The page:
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Burden of Proof (Susan Elkin reviews)

Burden of Proof

By Ian Dixon Potter

Directed by Pheobe White

Golden Age Theatre Company

White Bear Theatre

Star rating: 4

Last year Andrew Malkinson’s 2003 rape charge was finally quashed because DNA evidence, which could have been checked years earlier, was matched to another man. He had served 19 years in prison. The enquiry into the mismanagement of this case is ongoing. I’m pretty sure Mr Malkinson’s experience was the inspiration for Ian Dixon Potter’s hard hitting play although, of course, the Malkinson case was, and is, far from unique.

We meet DS Dunderdale (Neil Summerville)  who talks a lot to the audience. He is determined to get Joshua Wade (John Lutula) convicted for the murder of two teenage boys. So convinced is he of Wade’s guilt – racism and Islamophobia are part of the reason – that he is prepared to cut corners to achieve the outcome he wants which includes a promotion for himself.  Of course, after a rather good trial scene Wade is found guilty by a majority verdict but – shift forward a decade or two and the truth emerges. Yes, of course, there was DNA evidence which cleared him and identified a different man as the killer.

Summerville gives an outstanding performance. He nails the dogged, blinkered prejudice of a certain sort of policeman perfectly, complete with the slightly whiny voice. At one point he’s off duty with a glass of wine – clearly not the first – and he does slight drunkenness very well too. It’s alarmingly convincing and the thought that a man like this can have so much unchecked power and be so manipulative is very disturbing.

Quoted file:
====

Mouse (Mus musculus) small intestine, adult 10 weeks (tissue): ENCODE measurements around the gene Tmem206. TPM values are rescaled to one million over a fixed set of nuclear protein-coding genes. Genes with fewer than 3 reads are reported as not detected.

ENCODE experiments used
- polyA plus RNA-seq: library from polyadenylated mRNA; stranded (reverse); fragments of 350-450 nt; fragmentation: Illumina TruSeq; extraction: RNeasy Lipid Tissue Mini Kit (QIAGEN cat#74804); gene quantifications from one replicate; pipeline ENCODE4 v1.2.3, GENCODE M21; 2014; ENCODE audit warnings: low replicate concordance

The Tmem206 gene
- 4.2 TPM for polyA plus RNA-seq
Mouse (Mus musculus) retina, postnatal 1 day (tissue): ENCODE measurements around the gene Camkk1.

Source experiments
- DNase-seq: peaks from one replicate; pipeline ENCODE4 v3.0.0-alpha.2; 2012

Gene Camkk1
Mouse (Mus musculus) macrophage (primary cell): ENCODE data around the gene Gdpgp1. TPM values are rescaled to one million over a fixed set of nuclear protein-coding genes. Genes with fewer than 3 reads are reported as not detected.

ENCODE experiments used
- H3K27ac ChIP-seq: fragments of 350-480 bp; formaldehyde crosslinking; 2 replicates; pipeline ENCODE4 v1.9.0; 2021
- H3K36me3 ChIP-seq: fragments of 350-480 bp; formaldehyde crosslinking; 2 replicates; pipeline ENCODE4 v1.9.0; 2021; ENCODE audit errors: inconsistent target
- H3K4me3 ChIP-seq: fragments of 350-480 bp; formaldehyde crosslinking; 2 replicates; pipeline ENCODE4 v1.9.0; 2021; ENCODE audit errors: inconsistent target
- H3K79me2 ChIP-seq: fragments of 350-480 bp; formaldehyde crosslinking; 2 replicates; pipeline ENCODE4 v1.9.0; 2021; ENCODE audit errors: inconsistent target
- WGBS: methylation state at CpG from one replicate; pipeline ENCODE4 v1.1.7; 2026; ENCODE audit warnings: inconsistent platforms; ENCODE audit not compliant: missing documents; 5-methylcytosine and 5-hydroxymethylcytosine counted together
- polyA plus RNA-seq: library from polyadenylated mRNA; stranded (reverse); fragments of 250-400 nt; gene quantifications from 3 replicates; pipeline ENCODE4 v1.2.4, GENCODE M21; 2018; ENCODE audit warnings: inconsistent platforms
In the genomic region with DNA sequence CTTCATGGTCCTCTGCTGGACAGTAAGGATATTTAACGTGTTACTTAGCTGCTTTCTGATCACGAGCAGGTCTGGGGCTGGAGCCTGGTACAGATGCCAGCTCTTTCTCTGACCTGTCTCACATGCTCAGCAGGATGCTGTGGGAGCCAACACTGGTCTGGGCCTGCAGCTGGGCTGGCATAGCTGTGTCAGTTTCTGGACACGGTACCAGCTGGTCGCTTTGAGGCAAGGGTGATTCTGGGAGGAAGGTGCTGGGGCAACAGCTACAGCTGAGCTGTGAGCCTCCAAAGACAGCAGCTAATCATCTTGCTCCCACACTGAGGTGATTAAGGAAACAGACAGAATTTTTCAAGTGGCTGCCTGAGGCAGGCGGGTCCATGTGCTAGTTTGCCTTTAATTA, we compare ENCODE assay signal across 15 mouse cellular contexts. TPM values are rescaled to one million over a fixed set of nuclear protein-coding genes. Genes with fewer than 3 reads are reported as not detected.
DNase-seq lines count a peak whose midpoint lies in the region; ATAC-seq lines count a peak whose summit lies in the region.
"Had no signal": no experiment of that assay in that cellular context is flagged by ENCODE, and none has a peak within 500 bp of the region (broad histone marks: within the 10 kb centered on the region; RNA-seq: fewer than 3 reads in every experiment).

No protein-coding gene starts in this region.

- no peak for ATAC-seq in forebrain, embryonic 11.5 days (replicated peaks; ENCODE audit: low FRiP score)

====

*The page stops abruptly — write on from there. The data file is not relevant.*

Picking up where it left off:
Lutula makes Wade very believable too, answering questions in interview with nonchalant, impatient cockiness because he knows he’s innocent. He’s also more intelligent than Dunderdale. Then at the very end we see him bespectabled and older giving a moving press conference. He’s a talented actor.

Of the other four actors in the support cast, Keiron Riddell is particularly strong. He multi-roles as a Geordie prison lag willing to lie for privileges, an outraged father of one of the murdered boys and a Scottish prosecuting barrister. I particularly admired his voice work.

This is a word-dependent play. The set comprises little more than a table and three or four metal chairs as we move from interview room to court or from someone’s sitting room to Dunderdale’s office. There are no gimmicks. It’s just compelling stuff which forces you to listen in horror. Have we really reached the point when it’s perceived to be better to deprive an innocent person of years of his or her life than that the authorities be held in disrepute? I hope not but …

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Susan Elkin Susan Elkin is an education journalist, author and former secondary teacher of English. She was Education and Training Editor at The Stage from 2005 - 2016
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